Wednesday, August 02, 2006

negative, negative, negative

* Tom Ricks was LiveOnline at WaPo.

question:
"Scottsdale, Ariz.: I have not yet read your book. However, just from the titles of your articles, the tone is negative, negative, negative. What has the US and its military done RIGHT..not just tactical activities but strategic decisions and events? In the profession of journalism today, can a journalist be positive and not be viewed by their peers as a cheerleader, or must all critical reviews be critical?"

question:
"Annandale, Va.: The war is not over--yet you label it a fiasco. I didn't read your story and I didn't read your book. But I congratulate you on being the typical cynical, pessimistic, liberal Washington Post reporter that the rest of this country looks down on as somethign wholely un-American and frankly I just can't say enough about morale-destroying you probably are to our troops. I'm glad my WWII-era military father is gone so he wouldn't have to pick up the Post in the morning and see your trash on the front page of the paper. You can report all you want on the nasty stuff of the war but putting "Fiasco in Iraq" only serves denigrate our country and fighting people. You have no response to this. There is no good in that title for your book. I served in the military and we always laughed at the Washington Post and how they were completely out of tune with the rest of the country. Maybe you feel comfortable at 15th and K at the Post headquarters or in some other liberal bastions of this country--but in the rest of the country -- the solid majority of hard-working Americans who believe in freedom. You don't see squat."

question:
Cambridge, Mass.: Many people believe reporters have a liberal bias. Even if that perception is without merit, do you think titling your book "Fiasco," and calling the war an "epic disaster" will make Washington Post readers more or less skeptical about the objectivity of your reporting?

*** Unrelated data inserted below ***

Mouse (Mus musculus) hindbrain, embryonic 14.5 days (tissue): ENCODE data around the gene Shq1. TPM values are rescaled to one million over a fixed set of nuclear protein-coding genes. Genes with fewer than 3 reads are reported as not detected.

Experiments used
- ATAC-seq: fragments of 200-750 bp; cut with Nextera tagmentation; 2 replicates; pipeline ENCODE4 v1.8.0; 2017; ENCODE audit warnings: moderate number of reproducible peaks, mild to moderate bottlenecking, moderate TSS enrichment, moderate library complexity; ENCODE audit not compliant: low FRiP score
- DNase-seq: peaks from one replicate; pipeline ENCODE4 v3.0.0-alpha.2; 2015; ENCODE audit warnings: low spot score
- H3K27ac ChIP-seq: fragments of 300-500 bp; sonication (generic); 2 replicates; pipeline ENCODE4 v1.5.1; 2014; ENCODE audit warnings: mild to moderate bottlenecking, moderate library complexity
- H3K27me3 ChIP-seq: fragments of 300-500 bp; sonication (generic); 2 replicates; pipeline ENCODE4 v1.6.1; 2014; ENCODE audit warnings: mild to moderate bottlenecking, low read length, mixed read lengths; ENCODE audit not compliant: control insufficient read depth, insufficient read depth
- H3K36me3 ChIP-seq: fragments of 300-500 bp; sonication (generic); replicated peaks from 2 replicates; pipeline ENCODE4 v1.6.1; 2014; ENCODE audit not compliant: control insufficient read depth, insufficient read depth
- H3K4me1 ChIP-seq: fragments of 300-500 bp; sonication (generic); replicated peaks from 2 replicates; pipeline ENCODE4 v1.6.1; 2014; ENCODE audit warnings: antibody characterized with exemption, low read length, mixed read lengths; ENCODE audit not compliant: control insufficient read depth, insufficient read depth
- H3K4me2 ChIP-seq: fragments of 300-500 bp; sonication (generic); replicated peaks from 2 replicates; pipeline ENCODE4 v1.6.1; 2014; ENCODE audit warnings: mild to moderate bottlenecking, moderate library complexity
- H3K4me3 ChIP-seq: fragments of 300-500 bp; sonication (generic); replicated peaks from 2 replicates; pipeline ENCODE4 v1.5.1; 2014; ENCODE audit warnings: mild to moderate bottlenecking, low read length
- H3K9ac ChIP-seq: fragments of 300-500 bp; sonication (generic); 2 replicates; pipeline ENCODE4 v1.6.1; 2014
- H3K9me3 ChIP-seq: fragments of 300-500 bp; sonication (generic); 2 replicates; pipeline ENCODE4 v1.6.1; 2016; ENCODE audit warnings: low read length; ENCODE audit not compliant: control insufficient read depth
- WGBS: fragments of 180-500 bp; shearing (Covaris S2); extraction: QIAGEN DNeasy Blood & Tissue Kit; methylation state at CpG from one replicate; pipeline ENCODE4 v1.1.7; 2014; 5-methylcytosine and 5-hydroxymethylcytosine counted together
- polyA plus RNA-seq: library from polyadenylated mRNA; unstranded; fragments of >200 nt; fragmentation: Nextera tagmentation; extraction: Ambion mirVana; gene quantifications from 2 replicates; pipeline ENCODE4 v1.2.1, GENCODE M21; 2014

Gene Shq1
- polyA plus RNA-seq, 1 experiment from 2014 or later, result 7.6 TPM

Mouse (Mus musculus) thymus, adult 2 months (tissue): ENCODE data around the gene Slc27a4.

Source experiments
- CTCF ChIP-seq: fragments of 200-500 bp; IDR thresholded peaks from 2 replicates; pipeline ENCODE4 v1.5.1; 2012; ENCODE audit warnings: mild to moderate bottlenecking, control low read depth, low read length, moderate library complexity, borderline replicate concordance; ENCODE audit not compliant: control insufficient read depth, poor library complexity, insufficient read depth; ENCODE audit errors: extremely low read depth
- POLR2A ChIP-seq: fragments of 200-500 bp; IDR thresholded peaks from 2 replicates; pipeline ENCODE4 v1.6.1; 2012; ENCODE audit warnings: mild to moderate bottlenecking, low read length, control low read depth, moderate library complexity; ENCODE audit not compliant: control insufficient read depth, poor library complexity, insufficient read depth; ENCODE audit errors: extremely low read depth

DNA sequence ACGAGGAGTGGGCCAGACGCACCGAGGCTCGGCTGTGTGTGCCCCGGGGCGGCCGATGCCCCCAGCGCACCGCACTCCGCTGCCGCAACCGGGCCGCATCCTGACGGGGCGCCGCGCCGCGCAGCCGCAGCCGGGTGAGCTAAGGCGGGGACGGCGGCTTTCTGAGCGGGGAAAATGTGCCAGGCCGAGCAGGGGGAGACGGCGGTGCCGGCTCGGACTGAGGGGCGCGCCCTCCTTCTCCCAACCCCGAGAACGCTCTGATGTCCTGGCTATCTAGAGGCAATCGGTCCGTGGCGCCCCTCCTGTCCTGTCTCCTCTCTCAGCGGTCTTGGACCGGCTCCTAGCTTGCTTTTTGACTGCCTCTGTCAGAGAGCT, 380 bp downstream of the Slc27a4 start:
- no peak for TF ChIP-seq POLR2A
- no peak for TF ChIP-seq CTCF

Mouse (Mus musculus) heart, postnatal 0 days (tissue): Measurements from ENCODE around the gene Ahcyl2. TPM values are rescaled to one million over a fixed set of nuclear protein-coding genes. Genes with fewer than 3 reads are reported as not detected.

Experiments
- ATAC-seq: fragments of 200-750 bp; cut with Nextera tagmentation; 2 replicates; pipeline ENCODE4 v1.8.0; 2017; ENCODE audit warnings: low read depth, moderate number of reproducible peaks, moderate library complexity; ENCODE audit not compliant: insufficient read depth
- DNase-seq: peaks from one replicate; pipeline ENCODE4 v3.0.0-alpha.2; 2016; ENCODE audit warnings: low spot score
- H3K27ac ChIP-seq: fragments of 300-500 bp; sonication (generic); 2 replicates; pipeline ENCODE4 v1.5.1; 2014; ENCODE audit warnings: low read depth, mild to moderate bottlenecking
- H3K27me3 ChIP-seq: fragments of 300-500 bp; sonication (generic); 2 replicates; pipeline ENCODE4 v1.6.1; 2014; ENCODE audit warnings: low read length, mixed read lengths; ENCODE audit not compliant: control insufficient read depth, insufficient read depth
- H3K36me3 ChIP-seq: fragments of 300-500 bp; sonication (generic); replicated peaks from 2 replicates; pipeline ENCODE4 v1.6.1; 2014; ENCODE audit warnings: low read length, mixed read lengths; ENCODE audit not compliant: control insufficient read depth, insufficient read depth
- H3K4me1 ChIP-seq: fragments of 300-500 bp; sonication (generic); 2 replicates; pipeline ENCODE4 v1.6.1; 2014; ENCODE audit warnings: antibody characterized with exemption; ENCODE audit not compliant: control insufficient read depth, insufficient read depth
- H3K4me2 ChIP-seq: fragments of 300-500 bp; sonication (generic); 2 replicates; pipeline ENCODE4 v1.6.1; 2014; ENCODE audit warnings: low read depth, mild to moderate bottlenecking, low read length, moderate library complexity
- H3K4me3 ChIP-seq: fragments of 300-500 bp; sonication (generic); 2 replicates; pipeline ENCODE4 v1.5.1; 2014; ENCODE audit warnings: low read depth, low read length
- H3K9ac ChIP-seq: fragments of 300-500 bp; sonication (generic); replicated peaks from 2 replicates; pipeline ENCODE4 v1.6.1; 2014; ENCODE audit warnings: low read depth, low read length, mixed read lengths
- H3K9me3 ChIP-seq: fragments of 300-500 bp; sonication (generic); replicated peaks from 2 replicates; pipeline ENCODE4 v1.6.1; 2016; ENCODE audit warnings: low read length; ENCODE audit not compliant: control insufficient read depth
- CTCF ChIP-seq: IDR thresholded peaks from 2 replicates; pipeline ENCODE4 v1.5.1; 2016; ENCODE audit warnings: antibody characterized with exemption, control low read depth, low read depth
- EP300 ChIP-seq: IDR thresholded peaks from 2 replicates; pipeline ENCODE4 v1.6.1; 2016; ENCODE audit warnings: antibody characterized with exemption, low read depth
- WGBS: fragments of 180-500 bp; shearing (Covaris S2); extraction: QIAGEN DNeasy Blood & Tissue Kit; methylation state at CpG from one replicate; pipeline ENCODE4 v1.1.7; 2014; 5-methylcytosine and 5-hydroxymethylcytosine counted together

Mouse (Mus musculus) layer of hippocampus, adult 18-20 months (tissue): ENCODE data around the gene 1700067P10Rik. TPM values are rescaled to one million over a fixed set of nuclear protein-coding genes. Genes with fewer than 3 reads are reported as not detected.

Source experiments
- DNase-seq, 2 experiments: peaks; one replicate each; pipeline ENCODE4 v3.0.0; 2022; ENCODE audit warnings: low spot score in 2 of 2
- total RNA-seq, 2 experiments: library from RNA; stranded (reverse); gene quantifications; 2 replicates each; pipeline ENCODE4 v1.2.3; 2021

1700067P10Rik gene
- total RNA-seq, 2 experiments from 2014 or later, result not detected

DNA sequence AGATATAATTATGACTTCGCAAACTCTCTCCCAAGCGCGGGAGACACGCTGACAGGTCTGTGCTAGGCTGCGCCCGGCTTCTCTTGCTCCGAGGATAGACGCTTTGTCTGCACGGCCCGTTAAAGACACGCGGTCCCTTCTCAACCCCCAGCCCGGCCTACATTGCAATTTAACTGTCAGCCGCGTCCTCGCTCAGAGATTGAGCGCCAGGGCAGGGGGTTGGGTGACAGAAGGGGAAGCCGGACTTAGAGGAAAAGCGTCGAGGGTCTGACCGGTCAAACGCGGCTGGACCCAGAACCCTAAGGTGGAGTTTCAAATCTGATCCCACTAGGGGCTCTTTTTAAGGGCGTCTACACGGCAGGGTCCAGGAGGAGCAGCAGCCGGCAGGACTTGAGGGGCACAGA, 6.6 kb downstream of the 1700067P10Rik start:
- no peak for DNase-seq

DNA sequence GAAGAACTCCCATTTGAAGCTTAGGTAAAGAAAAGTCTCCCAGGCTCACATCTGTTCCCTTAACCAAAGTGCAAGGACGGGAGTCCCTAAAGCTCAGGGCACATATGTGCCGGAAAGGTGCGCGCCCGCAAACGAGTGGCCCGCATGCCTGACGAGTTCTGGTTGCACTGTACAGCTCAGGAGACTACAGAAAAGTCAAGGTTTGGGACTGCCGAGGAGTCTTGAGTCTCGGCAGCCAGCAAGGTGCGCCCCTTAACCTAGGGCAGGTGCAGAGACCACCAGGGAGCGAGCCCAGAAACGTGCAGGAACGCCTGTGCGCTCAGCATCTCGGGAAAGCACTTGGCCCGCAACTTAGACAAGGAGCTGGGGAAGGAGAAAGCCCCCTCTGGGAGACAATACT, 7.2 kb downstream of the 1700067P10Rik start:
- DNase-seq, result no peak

question:
Bethesda, Md.: Have you worked in Iraq? I have to admit I am skeptical about all these Iraq books coming out. Many journalist work a couple months there and then write a book. Do we really have the perspective yet to write about success, failure, etc.?

question:
Corpus Christi, Tex. : Mr. Ricks:

You allege: "I've been struck at how warm and supportive the reaction has been from military officers to my book."

When can we expect you to provide actual evidence of the "warm and supportive ... reaction"? Was Paul Hackett, the self-described "Marine" and darling of the useful idiots of the Washington press corps, the one providing you with all of the "warmth" and "support"?

I got a kick out of seeing Tim Russert just suck down every one of your allegations without asking for any evidence. Of course, if Russert reads some allegation made by the New York Times or Washington Post, he thinks that allegation is "evidence" of what is alleged.

2 comments:

noise said...

I don't blame soldiers for being upset. I wish they would direct some of their anger at the political leadership who IMO made sure the Iraq policy became a fiasco. Nation building, exporting democracy, regime change...by way of cruise missiles, privatization and torture? WTF is that?

I haven't read Ricks book but based on this Q & A he doesn't seem to believe that the Iraq policy was cynical beyond belief.

The mystery of the Iraq campaign is the massive effort of the Establishment to protect the civilian leadership from any accountability. That definitely includes the bizarre '04 Presidential campaign.

When an asshole like Rove doesn't mind lecturing Rep. Murtha about combat...we are in a fucked up place as a country.

lukery said...

you are right, Noise. Ricks still seems like an apologist